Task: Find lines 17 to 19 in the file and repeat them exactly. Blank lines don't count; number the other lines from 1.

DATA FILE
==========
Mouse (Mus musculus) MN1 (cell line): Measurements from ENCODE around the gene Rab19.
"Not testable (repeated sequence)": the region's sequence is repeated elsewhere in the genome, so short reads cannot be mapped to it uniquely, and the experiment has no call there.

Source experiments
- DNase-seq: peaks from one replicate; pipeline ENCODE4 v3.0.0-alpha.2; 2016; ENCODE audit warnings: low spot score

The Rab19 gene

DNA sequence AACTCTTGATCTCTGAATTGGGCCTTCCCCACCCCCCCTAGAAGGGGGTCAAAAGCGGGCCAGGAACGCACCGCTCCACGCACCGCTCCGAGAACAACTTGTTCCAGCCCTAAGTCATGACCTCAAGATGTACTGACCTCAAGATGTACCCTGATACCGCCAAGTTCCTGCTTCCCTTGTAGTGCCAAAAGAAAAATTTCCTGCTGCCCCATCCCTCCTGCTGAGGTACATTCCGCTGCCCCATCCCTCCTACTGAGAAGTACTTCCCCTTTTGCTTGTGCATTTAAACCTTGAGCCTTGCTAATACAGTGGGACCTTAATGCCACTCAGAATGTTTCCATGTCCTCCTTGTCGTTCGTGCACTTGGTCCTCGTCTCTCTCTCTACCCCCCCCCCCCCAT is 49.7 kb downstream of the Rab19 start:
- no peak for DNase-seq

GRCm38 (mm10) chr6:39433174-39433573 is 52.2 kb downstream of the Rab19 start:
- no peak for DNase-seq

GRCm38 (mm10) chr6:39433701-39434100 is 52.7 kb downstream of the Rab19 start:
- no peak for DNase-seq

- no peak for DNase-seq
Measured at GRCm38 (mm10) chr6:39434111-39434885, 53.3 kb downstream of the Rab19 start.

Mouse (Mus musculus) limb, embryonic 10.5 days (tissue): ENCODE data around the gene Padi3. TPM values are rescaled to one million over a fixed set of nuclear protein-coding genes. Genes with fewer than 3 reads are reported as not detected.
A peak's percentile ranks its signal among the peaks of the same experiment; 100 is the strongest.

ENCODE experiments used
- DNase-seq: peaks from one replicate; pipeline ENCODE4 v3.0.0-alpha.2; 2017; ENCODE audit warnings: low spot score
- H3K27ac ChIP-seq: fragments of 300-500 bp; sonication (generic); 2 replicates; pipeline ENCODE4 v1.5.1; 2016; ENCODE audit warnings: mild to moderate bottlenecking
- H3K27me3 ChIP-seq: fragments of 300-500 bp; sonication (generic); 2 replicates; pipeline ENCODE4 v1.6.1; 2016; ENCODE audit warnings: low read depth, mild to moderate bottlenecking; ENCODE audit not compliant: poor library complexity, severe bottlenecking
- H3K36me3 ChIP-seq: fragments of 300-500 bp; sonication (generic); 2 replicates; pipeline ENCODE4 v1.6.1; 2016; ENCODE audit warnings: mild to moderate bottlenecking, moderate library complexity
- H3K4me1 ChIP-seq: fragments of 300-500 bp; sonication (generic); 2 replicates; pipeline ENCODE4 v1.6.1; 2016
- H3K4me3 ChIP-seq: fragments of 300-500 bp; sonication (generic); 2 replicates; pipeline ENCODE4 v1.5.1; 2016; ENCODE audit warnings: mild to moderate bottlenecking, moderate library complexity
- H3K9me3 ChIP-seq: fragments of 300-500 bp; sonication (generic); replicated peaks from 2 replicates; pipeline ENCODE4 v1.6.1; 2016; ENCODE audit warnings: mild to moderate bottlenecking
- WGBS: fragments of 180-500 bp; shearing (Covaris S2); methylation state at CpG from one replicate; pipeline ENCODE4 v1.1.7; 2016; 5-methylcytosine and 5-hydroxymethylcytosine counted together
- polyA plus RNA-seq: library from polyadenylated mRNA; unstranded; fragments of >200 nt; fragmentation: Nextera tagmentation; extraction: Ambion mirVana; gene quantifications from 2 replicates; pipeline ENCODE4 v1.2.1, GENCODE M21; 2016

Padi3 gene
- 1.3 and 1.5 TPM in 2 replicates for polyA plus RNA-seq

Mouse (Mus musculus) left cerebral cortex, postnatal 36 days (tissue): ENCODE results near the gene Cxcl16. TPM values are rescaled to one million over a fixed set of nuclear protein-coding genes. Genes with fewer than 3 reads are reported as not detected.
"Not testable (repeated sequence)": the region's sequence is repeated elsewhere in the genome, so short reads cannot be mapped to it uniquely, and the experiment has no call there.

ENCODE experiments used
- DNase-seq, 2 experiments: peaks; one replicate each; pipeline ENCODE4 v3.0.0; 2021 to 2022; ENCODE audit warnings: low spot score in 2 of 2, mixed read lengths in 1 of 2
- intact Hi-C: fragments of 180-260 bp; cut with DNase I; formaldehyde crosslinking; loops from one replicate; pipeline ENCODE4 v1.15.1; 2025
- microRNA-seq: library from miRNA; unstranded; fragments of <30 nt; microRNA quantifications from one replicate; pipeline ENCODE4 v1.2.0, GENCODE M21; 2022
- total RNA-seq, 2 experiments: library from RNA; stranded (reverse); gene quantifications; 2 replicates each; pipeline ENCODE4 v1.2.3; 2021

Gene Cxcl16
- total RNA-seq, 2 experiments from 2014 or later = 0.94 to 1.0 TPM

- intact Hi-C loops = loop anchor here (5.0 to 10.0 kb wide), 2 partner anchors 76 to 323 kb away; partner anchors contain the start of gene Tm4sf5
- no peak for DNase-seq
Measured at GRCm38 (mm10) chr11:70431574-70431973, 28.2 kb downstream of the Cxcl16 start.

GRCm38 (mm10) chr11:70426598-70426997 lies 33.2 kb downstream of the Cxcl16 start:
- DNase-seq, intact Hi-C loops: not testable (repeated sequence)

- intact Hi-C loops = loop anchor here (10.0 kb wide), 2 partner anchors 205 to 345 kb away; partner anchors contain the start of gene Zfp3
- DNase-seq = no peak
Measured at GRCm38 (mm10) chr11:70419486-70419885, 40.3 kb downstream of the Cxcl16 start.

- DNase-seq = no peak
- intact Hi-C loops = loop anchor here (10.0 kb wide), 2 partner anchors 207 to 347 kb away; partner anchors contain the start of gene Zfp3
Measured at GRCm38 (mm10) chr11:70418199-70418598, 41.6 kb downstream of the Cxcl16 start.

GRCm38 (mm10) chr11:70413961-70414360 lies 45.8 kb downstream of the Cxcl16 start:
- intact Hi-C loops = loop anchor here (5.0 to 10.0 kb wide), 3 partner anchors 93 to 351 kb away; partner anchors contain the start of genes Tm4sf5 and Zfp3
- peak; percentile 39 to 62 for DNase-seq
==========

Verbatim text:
- DNase-seq: peaks from one replicate; pipeline ENCODE4 v3.0.0-alpha.2; 2017; ENCODE audit warnings: low spot score
- H3K27ac ChIP-seq: fragments of 300-500 bp; sonication (generic); 2 replicates; pipeline ENCODE4 v1.5.1; 2016; ENCODE audit warnings: mild to moderate bottlenecking
- H3K27me3 ChIP-seq: fragments of 300-500 bp; sonication (generic); 2 replicates; pipeline ENCODE4 v1.6.1; 2016; ENCODE audit warnings: low read depth, mild to moderate bottlenecking; ENCODE audit not compliant: poor library complexity, severe bottlenecking